Is there anything I can do to permanently get rid of the mushrooms on my lawn?

Asked October 10, 2018, 2:47 PM EDT

These mushrooms have already killed one mature maple tree and are now springing up near a younger one. We've also lost a huge Rhododendron and an azalea bush (not sure if these latter two were due to the mushrooms or not, but the rhododendron was right in the mushroom's vicinity). The newest tree I planted was an Appalachian Spring Dogwood which is not supposed to be damaged by fungi. Phew. My neighbor recently had a trench dug, pipe laid, and then had it covered up with gravel etc along the side of her house (between ours) to move water from her backyard out to the front in order to prevent her from basement flooding again. Needless to say, mushrooms have been popping up on both of our lawns in the area where the trench ends out front. I fear I'm going to lose more trees, mature bushes, etc. Is my only recourse to plant things that are resistant to fungus? I dig them all up, but, of course, they pop out again, given their underground growth pattern. Help!!!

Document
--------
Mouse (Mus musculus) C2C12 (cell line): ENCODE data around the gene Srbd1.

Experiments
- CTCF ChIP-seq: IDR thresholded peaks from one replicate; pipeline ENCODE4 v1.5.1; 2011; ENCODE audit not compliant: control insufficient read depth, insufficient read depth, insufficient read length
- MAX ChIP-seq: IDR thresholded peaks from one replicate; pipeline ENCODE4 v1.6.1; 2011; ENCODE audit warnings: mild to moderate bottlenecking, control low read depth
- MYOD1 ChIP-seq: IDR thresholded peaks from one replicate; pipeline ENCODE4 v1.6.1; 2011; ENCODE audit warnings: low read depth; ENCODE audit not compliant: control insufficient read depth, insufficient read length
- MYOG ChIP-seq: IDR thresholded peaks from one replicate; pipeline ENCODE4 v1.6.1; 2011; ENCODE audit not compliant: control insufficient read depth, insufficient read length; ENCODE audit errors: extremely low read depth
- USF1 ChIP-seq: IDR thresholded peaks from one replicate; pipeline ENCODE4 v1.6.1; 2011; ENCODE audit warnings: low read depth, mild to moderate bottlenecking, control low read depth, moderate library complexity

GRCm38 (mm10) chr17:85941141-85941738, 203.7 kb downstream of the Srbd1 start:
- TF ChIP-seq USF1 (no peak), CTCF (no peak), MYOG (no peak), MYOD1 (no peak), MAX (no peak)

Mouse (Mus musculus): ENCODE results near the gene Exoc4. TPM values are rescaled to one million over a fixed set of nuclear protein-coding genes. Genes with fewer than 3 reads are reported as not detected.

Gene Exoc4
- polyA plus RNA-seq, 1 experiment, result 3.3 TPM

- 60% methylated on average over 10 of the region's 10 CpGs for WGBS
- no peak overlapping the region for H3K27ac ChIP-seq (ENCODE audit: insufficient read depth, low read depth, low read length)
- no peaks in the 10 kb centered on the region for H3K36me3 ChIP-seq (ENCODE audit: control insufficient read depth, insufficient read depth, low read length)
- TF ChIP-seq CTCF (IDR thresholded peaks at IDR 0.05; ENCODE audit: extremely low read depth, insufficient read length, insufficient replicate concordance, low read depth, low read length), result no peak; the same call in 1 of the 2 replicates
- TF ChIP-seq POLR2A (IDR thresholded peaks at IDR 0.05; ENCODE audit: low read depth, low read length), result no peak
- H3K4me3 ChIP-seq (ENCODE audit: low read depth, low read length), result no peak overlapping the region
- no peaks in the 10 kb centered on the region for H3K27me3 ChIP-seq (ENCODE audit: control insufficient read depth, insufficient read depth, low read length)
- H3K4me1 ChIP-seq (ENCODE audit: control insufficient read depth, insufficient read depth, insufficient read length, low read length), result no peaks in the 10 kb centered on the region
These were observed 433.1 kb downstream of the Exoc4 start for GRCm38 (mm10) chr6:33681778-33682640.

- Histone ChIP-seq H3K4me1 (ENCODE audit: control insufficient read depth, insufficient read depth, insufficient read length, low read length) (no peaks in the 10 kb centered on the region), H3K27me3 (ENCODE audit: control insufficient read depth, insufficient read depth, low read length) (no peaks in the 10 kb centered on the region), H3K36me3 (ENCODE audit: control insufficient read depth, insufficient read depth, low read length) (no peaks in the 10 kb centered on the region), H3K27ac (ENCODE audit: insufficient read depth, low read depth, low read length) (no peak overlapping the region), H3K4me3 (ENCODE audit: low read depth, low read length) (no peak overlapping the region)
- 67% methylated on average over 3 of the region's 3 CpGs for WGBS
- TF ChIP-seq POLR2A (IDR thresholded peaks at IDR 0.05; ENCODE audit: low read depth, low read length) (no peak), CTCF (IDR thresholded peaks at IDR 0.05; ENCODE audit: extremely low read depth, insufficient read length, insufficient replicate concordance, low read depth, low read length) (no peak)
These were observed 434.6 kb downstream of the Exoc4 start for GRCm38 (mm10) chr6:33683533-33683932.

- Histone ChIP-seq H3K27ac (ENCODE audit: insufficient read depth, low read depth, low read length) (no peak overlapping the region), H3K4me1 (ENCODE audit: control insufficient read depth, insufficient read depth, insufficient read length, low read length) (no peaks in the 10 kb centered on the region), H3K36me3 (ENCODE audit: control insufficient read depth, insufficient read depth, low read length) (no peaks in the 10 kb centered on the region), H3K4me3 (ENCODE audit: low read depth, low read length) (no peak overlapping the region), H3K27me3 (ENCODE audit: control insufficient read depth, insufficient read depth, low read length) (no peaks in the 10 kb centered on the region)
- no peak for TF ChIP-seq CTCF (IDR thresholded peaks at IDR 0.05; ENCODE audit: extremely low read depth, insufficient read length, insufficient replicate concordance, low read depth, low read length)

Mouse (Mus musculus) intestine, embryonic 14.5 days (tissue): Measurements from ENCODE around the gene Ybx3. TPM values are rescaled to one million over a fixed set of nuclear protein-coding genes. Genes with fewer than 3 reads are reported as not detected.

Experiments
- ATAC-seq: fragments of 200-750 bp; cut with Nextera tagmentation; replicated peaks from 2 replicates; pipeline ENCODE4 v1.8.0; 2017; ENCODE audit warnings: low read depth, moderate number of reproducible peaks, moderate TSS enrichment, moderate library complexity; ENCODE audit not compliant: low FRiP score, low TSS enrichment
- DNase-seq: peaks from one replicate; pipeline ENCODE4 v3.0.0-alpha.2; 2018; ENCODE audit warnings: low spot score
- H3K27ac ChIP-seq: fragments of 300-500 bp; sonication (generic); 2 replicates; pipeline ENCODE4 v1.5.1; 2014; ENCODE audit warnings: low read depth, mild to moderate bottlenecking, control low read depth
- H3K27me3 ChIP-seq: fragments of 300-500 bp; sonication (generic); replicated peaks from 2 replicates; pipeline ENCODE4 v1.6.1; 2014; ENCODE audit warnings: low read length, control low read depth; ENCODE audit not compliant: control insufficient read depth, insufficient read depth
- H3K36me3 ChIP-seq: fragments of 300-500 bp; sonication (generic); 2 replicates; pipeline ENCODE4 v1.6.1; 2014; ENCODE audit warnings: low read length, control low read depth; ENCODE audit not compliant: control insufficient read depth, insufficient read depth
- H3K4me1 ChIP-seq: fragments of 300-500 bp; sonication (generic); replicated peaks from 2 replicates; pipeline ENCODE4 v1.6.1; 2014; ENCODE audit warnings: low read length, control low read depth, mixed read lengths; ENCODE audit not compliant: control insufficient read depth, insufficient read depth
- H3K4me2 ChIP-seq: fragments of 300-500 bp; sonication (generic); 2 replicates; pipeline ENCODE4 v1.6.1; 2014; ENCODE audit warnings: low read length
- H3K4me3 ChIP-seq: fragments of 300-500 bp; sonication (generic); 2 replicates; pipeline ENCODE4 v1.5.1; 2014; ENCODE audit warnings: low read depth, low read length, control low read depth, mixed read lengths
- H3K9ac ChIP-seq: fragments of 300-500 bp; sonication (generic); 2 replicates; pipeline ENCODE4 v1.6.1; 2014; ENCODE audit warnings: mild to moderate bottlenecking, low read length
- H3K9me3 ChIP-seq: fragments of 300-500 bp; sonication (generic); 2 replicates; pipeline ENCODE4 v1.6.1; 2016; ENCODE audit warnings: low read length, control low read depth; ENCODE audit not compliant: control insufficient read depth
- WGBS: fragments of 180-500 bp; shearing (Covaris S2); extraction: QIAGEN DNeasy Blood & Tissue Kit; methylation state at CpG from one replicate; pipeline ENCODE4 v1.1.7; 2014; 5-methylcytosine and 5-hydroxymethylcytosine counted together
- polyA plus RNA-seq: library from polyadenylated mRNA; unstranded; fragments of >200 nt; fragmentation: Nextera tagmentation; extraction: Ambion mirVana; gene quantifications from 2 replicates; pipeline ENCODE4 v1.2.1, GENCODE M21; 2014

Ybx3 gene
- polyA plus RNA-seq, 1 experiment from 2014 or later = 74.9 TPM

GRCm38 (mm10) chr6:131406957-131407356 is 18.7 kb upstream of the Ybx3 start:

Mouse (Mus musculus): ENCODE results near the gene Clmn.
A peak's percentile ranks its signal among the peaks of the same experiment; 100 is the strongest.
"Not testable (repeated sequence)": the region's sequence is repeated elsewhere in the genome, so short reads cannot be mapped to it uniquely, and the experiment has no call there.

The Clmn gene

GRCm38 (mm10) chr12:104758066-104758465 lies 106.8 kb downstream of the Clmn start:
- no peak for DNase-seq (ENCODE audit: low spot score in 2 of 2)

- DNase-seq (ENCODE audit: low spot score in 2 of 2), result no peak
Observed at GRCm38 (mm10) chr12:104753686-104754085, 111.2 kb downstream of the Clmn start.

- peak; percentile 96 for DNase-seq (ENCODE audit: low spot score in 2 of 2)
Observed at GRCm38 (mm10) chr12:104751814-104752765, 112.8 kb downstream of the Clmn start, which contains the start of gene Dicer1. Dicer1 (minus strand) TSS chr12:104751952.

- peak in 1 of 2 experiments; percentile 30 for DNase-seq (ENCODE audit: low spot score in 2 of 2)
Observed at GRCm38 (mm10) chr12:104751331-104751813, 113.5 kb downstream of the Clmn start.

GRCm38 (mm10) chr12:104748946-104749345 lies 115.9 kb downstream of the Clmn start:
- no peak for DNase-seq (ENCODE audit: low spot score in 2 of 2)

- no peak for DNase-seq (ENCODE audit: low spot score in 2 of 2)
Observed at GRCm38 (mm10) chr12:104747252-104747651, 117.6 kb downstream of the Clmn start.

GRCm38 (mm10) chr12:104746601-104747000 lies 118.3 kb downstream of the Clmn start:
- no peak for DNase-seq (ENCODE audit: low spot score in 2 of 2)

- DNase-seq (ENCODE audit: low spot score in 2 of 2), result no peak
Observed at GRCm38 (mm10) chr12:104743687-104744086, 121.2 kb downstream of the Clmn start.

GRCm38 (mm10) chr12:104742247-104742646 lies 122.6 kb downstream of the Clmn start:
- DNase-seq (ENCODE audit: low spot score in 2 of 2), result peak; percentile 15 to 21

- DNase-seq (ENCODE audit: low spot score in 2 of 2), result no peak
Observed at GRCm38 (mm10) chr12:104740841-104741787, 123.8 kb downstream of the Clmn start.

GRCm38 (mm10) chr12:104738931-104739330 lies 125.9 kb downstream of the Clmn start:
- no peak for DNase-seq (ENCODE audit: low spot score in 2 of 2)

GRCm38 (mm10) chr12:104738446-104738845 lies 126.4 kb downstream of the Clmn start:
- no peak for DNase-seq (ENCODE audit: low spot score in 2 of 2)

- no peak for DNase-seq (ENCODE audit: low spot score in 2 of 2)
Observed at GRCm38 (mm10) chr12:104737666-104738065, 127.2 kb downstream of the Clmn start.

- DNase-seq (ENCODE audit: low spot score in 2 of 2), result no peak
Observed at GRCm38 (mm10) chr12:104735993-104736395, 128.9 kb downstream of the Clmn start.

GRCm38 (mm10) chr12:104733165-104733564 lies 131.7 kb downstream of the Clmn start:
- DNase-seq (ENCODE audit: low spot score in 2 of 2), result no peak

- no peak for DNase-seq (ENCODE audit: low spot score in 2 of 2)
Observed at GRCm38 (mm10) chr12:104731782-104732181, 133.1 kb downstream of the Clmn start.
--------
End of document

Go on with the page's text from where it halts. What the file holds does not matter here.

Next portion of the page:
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1 Response

Very few mushrooms harm trees and shrubs. If you saw them very close to the base of a tree or on its trunk or roots, they may have been infecting the tree or they may have been simply growing on dead/dying wood. Mushrooms are fungi that live on decaying and dead wood. Most simply break down dead material in the soil. When you see mushrooms popping up in the lawn, there is no cause for alarm. They usually appear in wet periods, and we have had tons of rain this year, so there are a lot of mushrooms out there.

You can knock over mushrooms to make them dry up faster, but you don't even need to do that.

Here is more:

"Fungi" are a huge family of organisms. While mushrooms are the fruiting part of a fungi in the soil, they are not remotely like the disease fungi, such as anthracnose or powdery mildew, that get on dogwoods.
If you have a fungi on a plant, send us a photo and we'll help you.